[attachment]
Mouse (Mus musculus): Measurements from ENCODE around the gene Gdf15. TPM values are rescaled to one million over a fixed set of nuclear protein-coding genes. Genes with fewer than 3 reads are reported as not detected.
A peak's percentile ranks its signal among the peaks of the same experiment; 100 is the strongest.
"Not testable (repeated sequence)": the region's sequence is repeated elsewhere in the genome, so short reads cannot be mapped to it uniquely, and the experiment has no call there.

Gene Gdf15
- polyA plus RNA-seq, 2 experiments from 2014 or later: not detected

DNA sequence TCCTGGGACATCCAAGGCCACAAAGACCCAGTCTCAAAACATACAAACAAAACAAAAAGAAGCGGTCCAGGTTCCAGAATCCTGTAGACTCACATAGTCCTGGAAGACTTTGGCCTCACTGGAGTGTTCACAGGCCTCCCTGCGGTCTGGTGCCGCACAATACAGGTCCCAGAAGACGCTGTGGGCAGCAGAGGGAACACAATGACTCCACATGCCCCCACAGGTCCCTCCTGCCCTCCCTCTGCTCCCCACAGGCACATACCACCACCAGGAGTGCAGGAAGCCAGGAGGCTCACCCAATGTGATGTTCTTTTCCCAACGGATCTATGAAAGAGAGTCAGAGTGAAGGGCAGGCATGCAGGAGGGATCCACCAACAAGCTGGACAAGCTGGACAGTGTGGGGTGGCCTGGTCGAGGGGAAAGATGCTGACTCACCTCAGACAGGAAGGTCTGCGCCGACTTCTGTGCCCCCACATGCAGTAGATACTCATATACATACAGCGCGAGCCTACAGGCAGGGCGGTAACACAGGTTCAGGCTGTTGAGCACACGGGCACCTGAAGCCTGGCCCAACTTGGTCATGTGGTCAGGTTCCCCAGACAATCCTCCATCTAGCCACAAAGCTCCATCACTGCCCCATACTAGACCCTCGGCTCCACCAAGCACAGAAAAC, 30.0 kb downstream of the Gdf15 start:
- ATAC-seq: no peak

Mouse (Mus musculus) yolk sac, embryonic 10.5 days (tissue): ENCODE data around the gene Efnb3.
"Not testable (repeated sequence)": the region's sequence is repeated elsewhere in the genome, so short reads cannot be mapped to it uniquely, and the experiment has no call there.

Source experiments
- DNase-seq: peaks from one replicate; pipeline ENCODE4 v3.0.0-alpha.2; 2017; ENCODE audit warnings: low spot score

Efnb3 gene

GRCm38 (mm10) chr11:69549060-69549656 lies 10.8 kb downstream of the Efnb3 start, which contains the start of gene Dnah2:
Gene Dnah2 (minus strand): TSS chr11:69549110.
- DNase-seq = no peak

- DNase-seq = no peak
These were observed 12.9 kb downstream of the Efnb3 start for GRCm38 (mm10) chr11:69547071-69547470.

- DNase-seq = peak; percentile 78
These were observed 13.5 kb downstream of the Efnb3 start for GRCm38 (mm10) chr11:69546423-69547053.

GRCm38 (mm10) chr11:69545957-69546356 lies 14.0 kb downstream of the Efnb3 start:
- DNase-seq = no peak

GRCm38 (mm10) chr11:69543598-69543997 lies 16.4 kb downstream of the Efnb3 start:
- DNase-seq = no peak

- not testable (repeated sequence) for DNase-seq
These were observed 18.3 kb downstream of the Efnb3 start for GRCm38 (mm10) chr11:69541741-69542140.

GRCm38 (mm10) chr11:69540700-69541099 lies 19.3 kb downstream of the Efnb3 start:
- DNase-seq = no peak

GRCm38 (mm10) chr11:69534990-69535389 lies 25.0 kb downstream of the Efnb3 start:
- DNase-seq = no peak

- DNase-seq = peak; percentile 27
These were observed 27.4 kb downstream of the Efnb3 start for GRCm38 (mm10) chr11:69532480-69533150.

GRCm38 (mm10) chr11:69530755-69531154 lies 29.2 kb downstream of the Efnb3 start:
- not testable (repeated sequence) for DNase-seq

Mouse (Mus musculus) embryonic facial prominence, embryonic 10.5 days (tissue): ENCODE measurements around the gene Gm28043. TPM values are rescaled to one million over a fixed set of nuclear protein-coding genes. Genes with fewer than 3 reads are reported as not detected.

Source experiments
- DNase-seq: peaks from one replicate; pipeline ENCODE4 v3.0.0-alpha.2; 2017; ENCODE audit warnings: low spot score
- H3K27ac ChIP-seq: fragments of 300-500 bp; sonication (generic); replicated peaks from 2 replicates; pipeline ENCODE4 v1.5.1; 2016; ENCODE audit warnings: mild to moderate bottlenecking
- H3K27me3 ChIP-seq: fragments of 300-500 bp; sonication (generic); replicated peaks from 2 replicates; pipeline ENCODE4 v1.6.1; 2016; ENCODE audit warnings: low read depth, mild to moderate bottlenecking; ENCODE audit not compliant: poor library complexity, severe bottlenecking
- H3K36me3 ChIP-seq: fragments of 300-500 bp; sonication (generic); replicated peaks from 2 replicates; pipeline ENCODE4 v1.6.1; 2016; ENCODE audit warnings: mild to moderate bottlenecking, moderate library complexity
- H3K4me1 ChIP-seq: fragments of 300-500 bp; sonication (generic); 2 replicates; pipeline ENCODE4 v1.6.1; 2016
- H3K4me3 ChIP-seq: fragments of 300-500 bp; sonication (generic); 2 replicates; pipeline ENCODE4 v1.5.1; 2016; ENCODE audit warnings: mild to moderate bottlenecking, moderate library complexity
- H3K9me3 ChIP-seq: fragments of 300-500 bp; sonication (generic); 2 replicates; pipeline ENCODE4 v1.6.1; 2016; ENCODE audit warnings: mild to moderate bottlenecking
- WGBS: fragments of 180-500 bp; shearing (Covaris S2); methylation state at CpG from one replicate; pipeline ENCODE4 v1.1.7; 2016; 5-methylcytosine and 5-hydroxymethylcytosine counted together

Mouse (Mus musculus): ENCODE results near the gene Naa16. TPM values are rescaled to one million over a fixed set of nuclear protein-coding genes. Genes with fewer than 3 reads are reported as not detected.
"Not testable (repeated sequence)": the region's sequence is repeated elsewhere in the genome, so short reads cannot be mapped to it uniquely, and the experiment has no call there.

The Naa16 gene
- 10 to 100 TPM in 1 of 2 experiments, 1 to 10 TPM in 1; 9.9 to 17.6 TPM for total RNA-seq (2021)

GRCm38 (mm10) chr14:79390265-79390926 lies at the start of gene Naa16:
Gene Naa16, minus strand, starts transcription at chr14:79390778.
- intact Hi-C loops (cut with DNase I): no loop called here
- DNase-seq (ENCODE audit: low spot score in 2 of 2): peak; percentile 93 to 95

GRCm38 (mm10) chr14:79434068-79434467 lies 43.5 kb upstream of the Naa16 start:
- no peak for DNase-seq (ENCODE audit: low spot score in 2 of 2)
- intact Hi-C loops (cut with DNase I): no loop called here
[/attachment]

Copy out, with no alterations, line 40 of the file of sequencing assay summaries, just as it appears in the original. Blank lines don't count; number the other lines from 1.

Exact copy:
- H3K4me1 ChIP-seq: fragments of 300-500 bp; sonication (generic); 2 replicates; pipeline ENCODE4 v1.6.1; 2016